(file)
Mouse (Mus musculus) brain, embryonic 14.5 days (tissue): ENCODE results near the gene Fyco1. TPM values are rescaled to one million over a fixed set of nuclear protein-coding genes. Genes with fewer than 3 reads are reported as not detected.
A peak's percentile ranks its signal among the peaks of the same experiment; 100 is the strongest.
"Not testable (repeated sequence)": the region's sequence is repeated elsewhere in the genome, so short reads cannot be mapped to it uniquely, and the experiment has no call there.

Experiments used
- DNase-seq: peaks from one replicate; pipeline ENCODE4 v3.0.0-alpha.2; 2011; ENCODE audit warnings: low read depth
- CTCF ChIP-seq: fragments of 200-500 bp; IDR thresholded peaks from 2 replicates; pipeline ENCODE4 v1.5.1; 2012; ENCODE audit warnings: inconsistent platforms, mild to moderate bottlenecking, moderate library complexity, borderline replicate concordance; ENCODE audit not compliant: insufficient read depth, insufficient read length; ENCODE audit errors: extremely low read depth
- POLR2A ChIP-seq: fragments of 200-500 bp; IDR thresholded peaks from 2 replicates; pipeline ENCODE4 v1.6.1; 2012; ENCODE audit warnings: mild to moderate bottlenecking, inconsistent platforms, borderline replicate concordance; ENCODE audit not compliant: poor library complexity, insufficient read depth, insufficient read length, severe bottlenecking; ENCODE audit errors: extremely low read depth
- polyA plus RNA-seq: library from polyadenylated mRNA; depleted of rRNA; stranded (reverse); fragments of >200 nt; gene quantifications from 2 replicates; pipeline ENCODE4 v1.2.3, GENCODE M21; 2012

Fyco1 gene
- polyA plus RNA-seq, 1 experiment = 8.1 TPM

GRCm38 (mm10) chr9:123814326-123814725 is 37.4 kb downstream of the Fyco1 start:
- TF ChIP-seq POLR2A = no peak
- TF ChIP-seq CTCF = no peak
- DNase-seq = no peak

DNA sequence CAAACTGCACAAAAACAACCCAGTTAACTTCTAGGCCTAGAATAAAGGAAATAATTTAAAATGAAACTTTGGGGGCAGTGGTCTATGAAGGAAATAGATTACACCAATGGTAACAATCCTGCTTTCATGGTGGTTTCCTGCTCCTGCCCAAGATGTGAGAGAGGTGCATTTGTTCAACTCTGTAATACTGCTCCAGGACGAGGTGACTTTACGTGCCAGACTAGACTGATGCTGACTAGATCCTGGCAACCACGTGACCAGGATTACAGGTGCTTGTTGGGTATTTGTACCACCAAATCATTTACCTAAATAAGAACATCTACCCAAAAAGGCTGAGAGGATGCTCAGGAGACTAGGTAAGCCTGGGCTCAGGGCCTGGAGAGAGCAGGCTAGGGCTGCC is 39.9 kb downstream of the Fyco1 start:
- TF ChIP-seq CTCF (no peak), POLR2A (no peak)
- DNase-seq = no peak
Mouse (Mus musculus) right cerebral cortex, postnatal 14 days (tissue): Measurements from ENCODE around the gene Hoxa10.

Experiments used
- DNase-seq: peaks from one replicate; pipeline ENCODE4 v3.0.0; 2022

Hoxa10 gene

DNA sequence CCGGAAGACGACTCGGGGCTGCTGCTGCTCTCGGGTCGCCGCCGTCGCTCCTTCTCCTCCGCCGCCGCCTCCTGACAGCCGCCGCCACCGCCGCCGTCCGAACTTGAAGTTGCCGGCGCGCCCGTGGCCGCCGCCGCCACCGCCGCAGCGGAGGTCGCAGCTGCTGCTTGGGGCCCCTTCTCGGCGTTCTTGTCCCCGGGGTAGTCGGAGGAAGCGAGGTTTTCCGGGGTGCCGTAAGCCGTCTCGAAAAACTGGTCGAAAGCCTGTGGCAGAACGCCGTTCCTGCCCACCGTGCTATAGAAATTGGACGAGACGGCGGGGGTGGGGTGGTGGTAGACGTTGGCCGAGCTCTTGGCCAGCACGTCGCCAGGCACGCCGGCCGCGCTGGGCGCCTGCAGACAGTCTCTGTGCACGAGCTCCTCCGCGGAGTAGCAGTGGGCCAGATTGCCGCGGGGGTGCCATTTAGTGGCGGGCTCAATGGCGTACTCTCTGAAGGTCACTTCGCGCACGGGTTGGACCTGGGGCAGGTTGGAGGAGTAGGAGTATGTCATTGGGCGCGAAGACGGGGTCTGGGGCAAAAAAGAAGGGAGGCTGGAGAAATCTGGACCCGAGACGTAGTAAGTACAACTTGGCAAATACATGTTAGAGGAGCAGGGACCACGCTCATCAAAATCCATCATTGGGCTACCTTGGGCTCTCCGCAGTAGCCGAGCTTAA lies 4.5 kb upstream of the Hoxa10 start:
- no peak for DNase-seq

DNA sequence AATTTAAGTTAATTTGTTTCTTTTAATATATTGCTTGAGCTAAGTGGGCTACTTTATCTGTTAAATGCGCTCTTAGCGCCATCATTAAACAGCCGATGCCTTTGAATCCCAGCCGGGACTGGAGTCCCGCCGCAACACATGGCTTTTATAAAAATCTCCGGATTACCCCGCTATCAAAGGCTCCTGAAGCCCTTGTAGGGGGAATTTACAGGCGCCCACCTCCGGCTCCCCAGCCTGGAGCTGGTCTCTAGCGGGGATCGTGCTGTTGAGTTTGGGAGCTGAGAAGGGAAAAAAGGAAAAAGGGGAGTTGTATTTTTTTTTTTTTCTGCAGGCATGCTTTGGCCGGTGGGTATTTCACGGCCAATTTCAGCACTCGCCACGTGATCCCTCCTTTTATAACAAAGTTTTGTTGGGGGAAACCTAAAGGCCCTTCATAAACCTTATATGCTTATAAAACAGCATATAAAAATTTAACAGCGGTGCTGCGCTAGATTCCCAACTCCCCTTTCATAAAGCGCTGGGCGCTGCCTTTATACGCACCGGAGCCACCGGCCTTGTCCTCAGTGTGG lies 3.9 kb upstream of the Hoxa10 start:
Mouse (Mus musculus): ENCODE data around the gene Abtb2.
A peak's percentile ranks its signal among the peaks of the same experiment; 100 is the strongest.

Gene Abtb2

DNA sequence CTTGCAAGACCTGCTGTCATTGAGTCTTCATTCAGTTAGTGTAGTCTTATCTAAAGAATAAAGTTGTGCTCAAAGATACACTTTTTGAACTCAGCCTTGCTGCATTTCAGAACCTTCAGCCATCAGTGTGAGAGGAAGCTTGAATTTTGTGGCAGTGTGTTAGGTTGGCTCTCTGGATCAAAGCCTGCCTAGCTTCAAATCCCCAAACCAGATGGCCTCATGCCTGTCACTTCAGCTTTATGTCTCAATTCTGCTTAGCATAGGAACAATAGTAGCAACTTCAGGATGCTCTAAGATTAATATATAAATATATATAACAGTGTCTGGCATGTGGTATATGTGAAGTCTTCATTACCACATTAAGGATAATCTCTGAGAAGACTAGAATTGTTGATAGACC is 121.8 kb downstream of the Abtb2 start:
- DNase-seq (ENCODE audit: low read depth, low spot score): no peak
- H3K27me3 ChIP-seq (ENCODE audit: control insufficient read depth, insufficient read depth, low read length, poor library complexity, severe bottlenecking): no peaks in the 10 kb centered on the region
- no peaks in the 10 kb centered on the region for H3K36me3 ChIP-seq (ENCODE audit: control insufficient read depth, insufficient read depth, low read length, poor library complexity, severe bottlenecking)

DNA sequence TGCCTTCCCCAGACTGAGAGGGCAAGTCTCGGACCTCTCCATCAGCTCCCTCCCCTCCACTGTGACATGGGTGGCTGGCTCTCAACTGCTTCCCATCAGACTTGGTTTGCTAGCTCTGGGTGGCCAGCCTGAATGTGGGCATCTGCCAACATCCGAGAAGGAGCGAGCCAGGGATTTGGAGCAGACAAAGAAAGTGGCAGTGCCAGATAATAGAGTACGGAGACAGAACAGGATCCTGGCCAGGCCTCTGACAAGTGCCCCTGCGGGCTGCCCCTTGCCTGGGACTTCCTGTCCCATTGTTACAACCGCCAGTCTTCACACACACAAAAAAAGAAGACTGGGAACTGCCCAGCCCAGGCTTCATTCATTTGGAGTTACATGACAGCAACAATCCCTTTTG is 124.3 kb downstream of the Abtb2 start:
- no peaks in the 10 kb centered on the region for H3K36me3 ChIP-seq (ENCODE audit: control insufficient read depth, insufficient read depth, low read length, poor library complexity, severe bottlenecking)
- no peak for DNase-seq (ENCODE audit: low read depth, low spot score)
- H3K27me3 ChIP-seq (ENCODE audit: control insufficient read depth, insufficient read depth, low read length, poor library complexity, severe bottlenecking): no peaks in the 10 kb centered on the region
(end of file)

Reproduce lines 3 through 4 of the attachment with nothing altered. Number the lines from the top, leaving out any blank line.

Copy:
"Not testable (repeated sequence)": the region's sequence is repeated elsewhere in the genome, so short reads cannot be mapped to it uniquely, and the experiment has no call there.

Experiments used